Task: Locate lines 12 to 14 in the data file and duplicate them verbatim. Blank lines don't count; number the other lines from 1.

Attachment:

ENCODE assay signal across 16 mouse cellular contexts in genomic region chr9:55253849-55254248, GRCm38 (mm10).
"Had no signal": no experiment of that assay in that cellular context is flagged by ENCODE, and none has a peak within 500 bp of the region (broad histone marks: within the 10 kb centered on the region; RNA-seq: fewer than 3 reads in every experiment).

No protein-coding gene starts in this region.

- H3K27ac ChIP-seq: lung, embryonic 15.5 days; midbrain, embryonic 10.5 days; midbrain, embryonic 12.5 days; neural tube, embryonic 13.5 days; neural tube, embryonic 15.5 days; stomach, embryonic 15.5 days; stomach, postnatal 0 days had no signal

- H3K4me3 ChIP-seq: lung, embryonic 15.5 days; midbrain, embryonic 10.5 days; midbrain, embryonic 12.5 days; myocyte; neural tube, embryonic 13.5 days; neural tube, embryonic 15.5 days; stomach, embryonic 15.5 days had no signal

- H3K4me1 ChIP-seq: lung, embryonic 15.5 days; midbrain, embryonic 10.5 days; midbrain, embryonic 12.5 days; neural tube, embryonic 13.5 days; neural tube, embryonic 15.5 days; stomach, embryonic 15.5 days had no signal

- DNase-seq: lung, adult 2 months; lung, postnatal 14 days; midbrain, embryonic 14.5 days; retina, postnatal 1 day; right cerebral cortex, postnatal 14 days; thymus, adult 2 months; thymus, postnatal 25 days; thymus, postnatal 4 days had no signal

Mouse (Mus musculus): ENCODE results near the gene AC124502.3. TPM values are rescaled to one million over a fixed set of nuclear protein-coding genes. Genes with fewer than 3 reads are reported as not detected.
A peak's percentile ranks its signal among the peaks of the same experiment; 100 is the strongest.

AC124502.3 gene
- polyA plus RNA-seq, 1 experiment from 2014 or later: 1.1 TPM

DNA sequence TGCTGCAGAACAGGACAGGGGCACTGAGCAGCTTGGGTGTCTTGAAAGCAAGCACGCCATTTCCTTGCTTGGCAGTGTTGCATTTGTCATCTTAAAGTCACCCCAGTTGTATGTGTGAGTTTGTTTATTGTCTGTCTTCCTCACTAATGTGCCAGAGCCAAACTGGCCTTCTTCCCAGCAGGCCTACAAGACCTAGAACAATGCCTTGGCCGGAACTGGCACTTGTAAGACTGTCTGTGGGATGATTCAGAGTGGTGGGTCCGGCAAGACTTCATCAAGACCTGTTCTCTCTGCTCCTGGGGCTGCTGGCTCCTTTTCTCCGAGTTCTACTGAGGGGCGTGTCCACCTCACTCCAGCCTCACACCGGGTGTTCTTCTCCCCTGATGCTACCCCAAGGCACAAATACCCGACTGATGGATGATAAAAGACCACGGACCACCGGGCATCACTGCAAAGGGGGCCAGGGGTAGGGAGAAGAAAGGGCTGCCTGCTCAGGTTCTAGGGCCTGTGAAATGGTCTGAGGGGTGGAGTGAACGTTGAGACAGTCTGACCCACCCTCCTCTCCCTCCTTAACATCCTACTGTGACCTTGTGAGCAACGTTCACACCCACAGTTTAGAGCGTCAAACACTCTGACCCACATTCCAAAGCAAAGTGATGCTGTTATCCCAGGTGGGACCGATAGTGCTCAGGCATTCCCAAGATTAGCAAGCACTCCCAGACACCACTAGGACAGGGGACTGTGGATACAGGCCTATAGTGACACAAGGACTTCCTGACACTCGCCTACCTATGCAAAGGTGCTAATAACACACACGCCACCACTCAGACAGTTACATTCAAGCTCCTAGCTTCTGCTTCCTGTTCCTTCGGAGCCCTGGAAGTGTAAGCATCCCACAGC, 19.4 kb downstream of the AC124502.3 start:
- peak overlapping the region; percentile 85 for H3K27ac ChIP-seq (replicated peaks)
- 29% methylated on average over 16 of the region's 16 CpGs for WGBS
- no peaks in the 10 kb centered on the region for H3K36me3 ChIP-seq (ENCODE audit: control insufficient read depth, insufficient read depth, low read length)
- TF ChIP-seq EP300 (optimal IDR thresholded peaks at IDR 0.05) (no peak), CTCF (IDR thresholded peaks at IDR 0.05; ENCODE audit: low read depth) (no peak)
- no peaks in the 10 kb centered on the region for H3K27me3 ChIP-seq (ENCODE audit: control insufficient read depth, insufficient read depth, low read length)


DNA sequence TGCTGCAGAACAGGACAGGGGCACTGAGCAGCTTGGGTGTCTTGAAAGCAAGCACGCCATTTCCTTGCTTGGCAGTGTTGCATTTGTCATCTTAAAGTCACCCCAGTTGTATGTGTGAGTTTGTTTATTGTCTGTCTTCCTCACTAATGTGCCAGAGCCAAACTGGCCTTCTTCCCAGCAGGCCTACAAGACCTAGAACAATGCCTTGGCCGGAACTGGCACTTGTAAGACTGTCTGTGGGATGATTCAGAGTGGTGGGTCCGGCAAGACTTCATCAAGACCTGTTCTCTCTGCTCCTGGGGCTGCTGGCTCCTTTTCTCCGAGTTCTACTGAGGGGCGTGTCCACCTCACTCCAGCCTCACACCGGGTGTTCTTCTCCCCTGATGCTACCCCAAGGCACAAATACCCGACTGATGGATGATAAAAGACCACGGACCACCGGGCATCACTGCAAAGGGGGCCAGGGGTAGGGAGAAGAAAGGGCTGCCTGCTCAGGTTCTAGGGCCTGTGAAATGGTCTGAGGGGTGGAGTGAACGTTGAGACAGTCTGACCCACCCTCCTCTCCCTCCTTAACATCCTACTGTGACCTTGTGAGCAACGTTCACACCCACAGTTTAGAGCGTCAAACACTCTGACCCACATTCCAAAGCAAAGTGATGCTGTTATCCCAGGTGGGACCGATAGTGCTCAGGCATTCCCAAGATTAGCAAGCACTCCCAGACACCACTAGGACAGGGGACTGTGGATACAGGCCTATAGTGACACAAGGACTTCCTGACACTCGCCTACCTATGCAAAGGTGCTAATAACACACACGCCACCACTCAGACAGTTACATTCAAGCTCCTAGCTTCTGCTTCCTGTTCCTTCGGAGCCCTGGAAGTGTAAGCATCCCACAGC, 19.4 kb downstream of the AC124502.3 start:
- peak overlapping the region; percentile 85 for H3K27ac ChIP-seq (replicated peaks)
- 29% methylated on average over 16 of the region's 16 CpGs for WGBS